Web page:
Self-Service Coming of Age
The onset of Covid-19 has changed the way we work permanently. We certainly have entered the world of the “new normal” with more things happening online than ever. Within the IT world, we have seen organisations shift to remote working and using self-service to deliver services using online methods. This will continue and marks a step change. Covid-19 has undoubtedly accelerated self-service deployment but the fundamentals driving self-service are wider and deeper.
Self-service is coming of age driven by user expectations and technology change. User expectations are of course set outside the corporate world by consumer style experiences and social apps. For the younger generations who have been brought up in the online world, self-service is the norm while for others it’s convenient and the user experience is constantly improving. In addition, interaction models have changed with chat becoming more widespread through social apps and more recently within enterprises through collaboration apps such as Slack, Hangouts, Teams etc. Given the increasing user acceptance of self-service and new contact methods, organisations are looking to take financial advantage of self-service and the automation opportunities it offers.
Automation is the real reason why self-service makes so much sense financially. The application of AI is making it possible to automate both the channels and the fulfillment processes. The use of chatbots to handle chat has become the “new normal” although agent escalation is still required. AI-enabled chatbots can guide users to knowledge or services that they are looking for and can help them to complete their tasks on a 24 by 7 basis. Furthermore, AI is also being used to automate existing channels such as email where it can be taught to scan emails, understand the intent, and action an automated workflow on behalf of the user.
This ability of AI to learn has led to a host of automation tools including a branch of automation known as Robotic Process Automation (RPA). RPA has grown significantly as it allows rapid automation of mundane tasks by “learning” the task and then running it automatically on request. For example, an RPA can take a typical manual task of reading information from a spreadsheet and entering it into a system. Due to RPA’s ease of use and rapid deployment model, it is now being applied to self-service enabling RPA software robots (or “bots”) to fulfill part or all of the fulfillment process of a user request.
So, the new technology is definitely bringing increased automation to self-service but that’s not the whole story! Self-service will ultimately fail if it does not deliver for the end-user. This is where many self-service initiatives within IT have failed. They have been designed more for the convenience of IT rather than the user. This leads to a lack of adoption by users and a poor delivery against expected benefits for IT.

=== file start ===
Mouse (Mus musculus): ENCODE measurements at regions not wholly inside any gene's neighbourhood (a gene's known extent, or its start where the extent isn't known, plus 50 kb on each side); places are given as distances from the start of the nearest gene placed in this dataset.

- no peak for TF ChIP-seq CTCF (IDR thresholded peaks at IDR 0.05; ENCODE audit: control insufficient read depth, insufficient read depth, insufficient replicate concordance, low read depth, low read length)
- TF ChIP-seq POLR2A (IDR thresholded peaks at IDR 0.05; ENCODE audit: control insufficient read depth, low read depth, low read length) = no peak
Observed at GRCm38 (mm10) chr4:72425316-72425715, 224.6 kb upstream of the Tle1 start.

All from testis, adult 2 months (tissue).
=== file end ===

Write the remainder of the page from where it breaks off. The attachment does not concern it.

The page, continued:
Adoption is critical to the success of self-service!
So what factors are important in adoption? I would say three things:
- Intuitive user experience:
It should not matter what channel the user chooses for self-service. Each should provide an attractive user experience, it should be quick to find information and simple to use requiring no real training.
- Channels are appropriate and work together:
The user should access self-service through channels that they find convenient and appropriate. Channels must work together to provide service e.g. a user may request through chat and then receive notifications on their mobile on progress.
- Content is king:
The user should be able to find the vast majority of things they typically want to ask IT for (content) in one place. All too often IT starts with a small service catalogue with only a few service requests and limited knowledge. How is the user supposed to remember what they can request through the portal versus phoning the service desk? Most will just phone the service desk.
There are other factors that also contribute to the overall success of self-service such as personalisation, contact strategy, branding etc.
To really understand how important these factors are IT need to consult with end-users. Each department or area within a business may have very different demographics or ways of accessing self-service. IT will understand much more by engaging with the users through focus groups, surveys, or other feedback methods before launching self-service. It’s even more important to keep the engagement with the users after launch to constantly improve and iterate to drive adoption upwards.
At Fusion, we use these principles to help our customers be more successful in omni-channel self-service!
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If you’re ready to take advantage of this approach, contact Fusion today!